In Jim Munroe's near-future novel Everyone in Silico
, San Francisco has been destroyed by an earthquake and replaced by the virtual city of Frisco. Nearly everyone on earth wants to move to this fashionable cyberworld. This is no surprise. The physical world has become a sort of virtual reality: no one has privacy, and everyone is monitored by the corporations. Everyone is both consumer and salesperson, earning money by shilling cigarettes or software to strangers and friends. Why not abandon the flesh for the everlasting cyberspace of Frisco?
Still, not everyone seeks to leave the "meat" world. A genetic-engineering artist known as Nicky creates rat-dog splices to sell to naive tourists and resists her mother's pleas to live in Frisco. Professional adman Doug Patterson watches his city, job, and marriage start to crumble as his coworkers and neighbors move online. When she loses her 12-year-old grandson to Frisco, Eileen Ellis dons her old military bodysuit and becomes, once again, a deadly supersoldier--but this time, she serves no corporate master. And Paul, mysterious soul in the cybermachine, seeks to orchestrate a new destiny for the human race.
Everyone in Silico is the third novel by Jim Munroe, the former managing editor of radical anti-advertising magazine Adbusters. As a book, Everyone in Silico is rather wobbly. The pace is unvarying, the dialogue is sometimes slack, and the climax is diffuse. But like Steve Aylett and Paul Di Filippo, his fellow science-fiction satirists at publisher Four Walls Eight Windows, Monroe is unorthodox, off-kilter, and interesting. --Cynthia Ward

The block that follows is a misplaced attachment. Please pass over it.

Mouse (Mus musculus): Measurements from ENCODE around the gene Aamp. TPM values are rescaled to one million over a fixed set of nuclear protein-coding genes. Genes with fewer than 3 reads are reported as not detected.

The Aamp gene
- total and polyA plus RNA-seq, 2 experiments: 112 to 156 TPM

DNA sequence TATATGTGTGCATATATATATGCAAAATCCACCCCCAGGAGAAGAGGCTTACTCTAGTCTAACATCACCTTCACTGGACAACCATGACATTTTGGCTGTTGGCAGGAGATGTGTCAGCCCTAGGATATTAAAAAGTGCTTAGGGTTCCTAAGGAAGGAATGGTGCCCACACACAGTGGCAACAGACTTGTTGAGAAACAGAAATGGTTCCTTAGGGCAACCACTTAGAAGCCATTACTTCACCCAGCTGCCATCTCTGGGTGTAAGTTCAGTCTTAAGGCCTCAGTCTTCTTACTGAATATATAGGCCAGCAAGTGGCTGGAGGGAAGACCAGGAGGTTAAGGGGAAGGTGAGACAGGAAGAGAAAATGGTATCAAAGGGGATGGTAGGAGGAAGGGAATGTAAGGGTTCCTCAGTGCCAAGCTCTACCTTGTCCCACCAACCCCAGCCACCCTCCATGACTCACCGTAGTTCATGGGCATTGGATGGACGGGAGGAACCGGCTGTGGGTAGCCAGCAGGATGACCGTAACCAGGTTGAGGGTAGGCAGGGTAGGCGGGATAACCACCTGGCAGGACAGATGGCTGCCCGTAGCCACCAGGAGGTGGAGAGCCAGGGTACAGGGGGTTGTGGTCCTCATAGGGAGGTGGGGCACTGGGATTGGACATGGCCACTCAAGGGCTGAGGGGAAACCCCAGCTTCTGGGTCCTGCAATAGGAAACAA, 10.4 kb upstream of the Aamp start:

From Publishers Weekly
Canadian author Munroe's third novel (after Flyboy Action Figure Comes with Gas Mask and Angry Young Spaceman), set in Vancouver, offers a fresh and amusing take on how technology can be used or misused in a consumption-obsessed society. In 2036, a new technology called Self is available to download individual consciousnesses into a shared digital existence where anything is possible for a price. As most people abandon this polluted, intractable world, a few holdouts try to help recreate nature. Those who resist the allure also try to find out what's happening to the "meat" bodies of the multitude who've opted for Self. The narrative switches focus among a small cast of more or less wary holdouts, and Munroe exuberantly studs the action with grotesque extrapolations of politics and advertising that most people accept unthinkingly. Stolen clothing doesn't just set off an alarm, for example; it bursts into flame and kills the shoplifter. Such images prompt a chuckle but also make us wince because they're so close to what we accept. At the same time, the novel allows that Self could be a place to begin escaping familiar, strangling limitations. Munroe balances the danger and the hope waiting in our future. His characters are so stuck in their preconceptions that they have trouble seeing new choices; maybe readers can do better. Those who value deft, witty SF should be well pleased.
Copyright 2002 Reed Business Information, Inc.